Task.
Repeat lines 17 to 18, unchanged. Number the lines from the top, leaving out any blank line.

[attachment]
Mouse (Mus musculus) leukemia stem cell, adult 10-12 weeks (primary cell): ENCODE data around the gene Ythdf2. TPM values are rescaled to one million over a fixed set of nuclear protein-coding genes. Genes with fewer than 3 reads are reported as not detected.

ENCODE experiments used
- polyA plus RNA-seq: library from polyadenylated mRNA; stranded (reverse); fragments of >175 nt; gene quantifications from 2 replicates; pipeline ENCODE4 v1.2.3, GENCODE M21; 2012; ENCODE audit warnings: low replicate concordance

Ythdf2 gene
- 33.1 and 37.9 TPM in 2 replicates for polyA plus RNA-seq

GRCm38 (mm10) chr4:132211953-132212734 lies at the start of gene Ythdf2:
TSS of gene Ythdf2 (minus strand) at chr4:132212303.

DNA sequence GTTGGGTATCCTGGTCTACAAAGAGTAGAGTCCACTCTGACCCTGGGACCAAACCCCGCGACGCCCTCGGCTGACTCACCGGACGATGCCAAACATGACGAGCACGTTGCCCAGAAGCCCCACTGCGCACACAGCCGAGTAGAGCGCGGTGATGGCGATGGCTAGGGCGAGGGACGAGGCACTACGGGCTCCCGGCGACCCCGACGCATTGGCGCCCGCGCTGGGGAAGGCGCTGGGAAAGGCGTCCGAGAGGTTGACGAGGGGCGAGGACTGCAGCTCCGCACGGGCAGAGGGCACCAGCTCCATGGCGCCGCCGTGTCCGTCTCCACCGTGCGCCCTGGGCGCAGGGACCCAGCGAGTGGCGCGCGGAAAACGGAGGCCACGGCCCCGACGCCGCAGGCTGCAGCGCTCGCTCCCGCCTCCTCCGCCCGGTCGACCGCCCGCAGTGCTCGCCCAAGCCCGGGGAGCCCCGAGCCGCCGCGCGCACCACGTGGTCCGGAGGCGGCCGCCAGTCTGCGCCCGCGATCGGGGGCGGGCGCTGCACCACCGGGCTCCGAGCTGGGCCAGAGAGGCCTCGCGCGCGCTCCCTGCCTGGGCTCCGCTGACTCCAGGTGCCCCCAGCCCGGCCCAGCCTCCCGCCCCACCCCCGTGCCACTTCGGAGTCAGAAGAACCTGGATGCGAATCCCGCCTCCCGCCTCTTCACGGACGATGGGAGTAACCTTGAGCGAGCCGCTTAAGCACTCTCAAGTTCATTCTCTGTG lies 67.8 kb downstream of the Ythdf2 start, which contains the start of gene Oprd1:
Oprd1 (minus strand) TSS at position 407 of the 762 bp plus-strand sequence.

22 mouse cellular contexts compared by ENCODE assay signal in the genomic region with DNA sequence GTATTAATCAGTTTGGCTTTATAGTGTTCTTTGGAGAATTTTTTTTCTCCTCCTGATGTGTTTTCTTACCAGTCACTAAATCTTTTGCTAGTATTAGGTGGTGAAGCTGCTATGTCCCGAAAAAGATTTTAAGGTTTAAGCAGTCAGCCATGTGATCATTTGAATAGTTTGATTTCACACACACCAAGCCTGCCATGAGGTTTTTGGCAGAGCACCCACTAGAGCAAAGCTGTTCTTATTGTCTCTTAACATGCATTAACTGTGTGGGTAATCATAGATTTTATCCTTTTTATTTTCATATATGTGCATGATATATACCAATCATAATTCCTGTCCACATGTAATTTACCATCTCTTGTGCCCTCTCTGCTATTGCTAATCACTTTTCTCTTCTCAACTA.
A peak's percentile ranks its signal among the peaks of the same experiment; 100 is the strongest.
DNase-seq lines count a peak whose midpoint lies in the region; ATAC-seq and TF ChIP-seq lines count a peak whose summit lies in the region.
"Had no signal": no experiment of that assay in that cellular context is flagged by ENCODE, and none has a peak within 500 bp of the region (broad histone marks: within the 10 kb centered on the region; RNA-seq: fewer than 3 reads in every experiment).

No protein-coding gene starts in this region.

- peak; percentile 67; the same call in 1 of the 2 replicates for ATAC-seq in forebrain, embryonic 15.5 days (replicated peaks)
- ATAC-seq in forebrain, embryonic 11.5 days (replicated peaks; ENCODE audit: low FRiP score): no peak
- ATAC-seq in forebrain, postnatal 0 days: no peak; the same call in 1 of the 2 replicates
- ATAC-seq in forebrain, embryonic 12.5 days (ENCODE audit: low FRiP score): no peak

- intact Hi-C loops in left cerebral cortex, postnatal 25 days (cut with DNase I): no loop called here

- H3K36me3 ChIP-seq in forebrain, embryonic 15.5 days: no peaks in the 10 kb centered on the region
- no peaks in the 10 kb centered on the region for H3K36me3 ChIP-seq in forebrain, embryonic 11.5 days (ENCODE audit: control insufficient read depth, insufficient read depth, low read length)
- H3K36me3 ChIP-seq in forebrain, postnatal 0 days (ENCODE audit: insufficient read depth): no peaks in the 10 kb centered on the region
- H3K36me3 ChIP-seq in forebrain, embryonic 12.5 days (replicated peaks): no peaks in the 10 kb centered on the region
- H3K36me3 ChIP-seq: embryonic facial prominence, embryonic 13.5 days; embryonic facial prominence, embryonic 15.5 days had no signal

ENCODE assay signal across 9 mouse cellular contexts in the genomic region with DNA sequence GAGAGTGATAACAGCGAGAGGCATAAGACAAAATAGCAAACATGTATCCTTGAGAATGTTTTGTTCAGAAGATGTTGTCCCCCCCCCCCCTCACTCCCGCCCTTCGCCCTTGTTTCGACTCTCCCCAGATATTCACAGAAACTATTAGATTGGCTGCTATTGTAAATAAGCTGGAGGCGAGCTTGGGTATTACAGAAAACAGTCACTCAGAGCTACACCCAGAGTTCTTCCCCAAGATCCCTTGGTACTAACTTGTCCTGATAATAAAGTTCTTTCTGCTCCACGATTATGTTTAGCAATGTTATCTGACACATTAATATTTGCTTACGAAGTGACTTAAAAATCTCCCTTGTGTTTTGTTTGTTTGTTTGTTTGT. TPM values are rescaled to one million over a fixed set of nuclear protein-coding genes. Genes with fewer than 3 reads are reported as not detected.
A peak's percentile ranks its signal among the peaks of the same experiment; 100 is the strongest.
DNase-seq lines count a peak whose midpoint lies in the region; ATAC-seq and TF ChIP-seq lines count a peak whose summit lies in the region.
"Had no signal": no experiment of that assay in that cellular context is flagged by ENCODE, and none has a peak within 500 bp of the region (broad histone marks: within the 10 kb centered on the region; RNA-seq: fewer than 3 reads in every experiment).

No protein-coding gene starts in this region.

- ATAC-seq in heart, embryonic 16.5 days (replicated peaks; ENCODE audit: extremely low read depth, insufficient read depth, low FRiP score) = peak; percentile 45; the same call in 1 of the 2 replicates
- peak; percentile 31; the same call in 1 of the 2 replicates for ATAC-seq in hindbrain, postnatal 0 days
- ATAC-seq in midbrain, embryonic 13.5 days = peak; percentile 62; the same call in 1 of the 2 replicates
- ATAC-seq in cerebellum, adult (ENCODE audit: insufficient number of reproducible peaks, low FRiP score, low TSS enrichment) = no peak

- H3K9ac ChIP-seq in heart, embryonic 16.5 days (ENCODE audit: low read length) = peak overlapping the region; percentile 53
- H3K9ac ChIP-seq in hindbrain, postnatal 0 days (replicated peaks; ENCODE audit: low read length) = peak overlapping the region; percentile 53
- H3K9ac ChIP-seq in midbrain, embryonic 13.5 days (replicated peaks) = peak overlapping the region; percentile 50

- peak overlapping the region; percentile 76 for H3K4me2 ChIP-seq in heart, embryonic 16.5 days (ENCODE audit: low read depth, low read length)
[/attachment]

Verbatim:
- ATAC-seq in forebrain, postnatal 0 days: no peak; the same call in 1 of the 2 replicates
- ATAC-seq in forebrain, embryonic 12.5 days (ENCODE audit: low FRiP score): no peak